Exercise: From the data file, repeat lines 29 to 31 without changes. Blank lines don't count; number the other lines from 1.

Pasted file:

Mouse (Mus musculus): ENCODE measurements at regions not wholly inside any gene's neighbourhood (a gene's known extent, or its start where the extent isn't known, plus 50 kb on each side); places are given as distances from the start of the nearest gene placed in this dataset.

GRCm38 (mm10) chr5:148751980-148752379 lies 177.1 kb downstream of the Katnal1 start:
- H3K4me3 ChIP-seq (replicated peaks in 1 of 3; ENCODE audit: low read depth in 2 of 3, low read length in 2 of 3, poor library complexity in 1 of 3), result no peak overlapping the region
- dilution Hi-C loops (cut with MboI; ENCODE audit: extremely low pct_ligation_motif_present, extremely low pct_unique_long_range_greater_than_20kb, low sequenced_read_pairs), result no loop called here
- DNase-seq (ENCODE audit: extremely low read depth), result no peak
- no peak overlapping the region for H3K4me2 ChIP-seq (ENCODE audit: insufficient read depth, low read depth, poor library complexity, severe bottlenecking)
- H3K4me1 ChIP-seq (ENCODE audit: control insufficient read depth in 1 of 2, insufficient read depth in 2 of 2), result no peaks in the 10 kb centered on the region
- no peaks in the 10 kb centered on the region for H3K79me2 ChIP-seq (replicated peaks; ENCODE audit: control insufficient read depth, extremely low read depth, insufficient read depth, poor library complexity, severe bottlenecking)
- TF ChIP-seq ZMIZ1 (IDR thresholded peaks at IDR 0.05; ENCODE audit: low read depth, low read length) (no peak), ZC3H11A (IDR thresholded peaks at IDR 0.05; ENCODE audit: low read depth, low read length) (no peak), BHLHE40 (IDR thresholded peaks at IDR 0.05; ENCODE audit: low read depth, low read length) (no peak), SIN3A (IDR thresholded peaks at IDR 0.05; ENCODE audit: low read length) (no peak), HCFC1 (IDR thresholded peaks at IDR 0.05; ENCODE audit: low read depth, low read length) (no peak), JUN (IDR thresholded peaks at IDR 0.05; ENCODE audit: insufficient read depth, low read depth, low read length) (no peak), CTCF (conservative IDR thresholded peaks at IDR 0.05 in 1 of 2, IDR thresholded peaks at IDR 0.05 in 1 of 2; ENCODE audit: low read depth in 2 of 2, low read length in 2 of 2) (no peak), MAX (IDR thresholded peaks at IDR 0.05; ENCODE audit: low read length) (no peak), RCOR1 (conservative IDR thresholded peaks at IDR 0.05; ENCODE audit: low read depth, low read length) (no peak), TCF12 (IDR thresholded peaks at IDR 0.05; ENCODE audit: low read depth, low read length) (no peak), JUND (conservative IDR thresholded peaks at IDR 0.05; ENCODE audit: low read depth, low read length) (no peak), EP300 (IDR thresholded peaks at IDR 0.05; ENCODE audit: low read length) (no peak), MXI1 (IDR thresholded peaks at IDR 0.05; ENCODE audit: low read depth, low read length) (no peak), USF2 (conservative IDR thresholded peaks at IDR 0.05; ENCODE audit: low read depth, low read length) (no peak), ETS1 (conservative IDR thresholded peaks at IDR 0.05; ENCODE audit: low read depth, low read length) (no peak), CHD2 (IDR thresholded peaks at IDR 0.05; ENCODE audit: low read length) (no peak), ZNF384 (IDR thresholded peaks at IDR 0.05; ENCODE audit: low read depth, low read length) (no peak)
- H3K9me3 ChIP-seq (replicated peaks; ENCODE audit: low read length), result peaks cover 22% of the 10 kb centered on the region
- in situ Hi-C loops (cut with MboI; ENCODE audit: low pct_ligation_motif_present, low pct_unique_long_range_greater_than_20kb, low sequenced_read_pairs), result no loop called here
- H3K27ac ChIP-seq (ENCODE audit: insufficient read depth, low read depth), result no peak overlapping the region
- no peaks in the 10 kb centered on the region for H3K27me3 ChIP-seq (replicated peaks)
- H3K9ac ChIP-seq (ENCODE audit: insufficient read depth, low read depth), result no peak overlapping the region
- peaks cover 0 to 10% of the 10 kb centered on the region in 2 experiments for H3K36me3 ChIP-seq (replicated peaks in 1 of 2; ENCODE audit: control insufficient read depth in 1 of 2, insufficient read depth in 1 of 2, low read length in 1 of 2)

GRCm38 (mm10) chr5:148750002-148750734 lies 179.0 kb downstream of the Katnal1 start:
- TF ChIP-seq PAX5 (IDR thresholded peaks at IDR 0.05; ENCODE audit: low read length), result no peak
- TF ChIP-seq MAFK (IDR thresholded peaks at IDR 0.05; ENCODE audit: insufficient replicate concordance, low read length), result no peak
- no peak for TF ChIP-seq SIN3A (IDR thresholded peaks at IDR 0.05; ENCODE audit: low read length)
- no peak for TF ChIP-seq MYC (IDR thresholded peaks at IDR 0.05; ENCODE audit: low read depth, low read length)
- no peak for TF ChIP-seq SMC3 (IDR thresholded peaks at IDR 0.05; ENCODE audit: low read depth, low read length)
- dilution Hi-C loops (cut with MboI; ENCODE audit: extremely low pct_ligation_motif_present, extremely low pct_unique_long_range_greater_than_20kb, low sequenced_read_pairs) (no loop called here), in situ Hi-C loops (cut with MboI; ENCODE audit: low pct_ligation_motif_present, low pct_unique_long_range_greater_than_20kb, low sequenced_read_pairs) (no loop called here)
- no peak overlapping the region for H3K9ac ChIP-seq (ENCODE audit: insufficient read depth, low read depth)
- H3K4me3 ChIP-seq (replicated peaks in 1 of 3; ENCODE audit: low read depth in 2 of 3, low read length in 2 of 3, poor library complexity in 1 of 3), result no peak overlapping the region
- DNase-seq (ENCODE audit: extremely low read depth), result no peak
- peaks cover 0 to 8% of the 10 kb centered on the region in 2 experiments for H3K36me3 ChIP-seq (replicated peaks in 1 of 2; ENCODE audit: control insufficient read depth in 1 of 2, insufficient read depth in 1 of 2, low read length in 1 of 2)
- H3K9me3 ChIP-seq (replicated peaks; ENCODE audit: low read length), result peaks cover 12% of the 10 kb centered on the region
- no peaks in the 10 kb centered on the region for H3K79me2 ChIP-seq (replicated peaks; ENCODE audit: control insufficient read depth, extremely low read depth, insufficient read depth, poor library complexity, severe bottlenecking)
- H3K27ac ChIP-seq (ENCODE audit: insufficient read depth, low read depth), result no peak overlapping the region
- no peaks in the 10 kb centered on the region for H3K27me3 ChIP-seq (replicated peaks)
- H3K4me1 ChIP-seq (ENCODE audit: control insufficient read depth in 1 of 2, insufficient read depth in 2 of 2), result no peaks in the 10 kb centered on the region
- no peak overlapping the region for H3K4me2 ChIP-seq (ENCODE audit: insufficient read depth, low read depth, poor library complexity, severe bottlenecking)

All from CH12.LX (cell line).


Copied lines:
- H3K27ac ChIP-seq (ENCODE audit: insufficient read depth, low read depth), result no peak overlapping the region
- no peaks in the 10 kb centered on the region for H3K27me3 ChIP-seq (replicated peaks)
- H3K4me1 ChIP-seq (ENCODE audit: control insufficient read depth in 1 of 2, insufficient read depth in 2 of 2), result no peaks in the 10 kb centered on the region